“පොත්ද? නූඩ්ල්ස් ද?” (“Books or Noodles?”) was the heading. Having read several editorials that day delving into political polemics, I was a little taken aback. My curiosity aroused, I read on. The theme was about the recently concluded Book Fair at the BMICH. The meaning of the title dawned on me soon. There was, the article contended, a sizable crowd at this year’s fair. Children and adults, of whatever age and whatever background, thronged. There were books. Lots of them. Second-hand too. Problem was, had the crowd thronged at BMICH for the books or for the noodles being served at corners? The editorial, presumably, wasn’t just singling out noodles-outlets here. It was including those various other “extra” activities which seemed to drag in more crowds than did certain bookstalls. This implied that the Book Fair really was a “fair” – circus-like, if you can put it that way. “Those who came for the event went away with a few exercise books at most,” continued the article.
I am not cynical over the way things are going. But the Book Fair has, in recent years, become something of an oxymoron/joke. A certain section of people goes to the Fair because of its appeal. Now that social media has completely allured them, this section finds a sort of “status-premium” in going out with one’s friends for no reason other than the “fun” part of it. “තේරුමක් නැතුව කරක් ගහනවා”, one could describe it in Sinhala. There were books this year. Far more than last year, the way I saw it. Some of them were rarities. But from among those who patronised the event, there was a sizable portion (not a majority) who had come regarding the Fair as a jamboree. There were whole families, months-old babies among them. Not that I’m ringing alarm bells here. Books aren’t indisputable. But when a crowd-gathering, annual event of this nature takes in a number who considers it from a social media point of view, what else can one do but deplore?
Here, however, the Silumina editorial went off-track. It contended that this wasn’t an indication of the event’s failure. That’s true. The Book Fair isn’t a cricket match. Fans throng at big-matches not to take selfies or share gossip over Coca-Cola. The Book Fair is a different matter. The problem with this points more towards book-readership and notions about book-learning in the country than towards event-shortcomings. Surprisingly, though, the editorial refused to tackle this side of the matter, instead taking issue with those who (wrongly) claimed that the Fair had “gone down”. Neither party saw the bigger picture here, obviously. Not surprising, considering that both were intent on proving each other wrong. Naturally enough, the editorial was concerned with one side to the story. Forgotten in this were the larger issues.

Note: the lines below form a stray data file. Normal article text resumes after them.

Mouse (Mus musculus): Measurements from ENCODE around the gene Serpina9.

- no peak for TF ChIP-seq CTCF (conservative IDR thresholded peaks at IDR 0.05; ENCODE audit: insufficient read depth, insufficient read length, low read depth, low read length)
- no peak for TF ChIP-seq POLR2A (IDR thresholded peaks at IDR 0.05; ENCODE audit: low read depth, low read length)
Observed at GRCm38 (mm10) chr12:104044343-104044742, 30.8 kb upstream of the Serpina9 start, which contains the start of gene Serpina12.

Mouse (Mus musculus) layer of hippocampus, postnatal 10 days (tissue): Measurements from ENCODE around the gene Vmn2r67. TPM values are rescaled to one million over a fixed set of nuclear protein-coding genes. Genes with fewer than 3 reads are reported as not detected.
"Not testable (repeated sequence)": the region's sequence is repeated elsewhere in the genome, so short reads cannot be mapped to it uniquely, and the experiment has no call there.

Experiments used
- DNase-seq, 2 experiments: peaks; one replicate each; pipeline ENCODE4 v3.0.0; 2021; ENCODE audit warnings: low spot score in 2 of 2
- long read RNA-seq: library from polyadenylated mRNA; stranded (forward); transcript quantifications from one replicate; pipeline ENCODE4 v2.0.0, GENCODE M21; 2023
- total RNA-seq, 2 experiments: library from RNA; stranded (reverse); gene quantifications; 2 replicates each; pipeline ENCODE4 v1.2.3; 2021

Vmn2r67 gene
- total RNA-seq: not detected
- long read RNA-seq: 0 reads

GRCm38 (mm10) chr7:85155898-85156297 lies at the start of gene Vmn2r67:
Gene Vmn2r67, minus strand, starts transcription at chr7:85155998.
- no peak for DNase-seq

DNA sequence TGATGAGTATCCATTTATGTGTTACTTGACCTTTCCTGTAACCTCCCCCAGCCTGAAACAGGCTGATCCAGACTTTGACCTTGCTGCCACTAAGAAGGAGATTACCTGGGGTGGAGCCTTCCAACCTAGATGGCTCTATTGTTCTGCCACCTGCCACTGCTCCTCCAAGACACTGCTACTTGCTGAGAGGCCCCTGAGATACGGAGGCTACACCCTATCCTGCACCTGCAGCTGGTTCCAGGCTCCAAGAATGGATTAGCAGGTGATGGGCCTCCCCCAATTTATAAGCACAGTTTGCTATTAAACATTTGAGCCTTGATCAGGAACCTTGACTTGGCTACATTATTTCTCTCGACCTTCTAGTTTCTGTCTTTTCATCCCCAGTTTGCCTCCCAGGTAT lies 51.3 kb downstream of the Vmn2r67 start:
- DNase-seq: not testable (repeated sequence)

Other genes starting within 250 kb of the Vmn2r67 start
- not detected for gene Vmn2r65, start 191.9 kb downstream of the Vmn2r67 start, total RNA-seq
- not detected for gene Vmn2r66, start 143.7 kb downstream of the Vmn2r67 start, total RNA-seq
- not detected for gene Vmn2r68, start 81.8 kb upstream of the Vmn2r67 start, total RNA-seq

There are those who think that book-readership is a function of social background. Their way of explaining this phenomenon would be that most of the squatters at the Fair came from non-book-reading families, implying (rather poorly, I should think) that they were the “less well-off”. Ever since education was made free in this country, the (self-labelled) elite always have had an axe to grind with the (so-called) illiterate masses. According to them, the problem with these squatters is the lack of book-readership (supposedly) inculcated in them by the education system. Unlike those “good old days”, as they term it. The illiterate masses, hence, are to blame. In other words, the Fair as such had built Coca-Cola stores, video game arcades and the like specifically with them in mind. “Idlers”, those elite would call them. I am sure I have met up with people who think along these lines. I am also sure that somewhere out there, disillusionment and a big jolt in the head await them. Let me bring them a little closer here.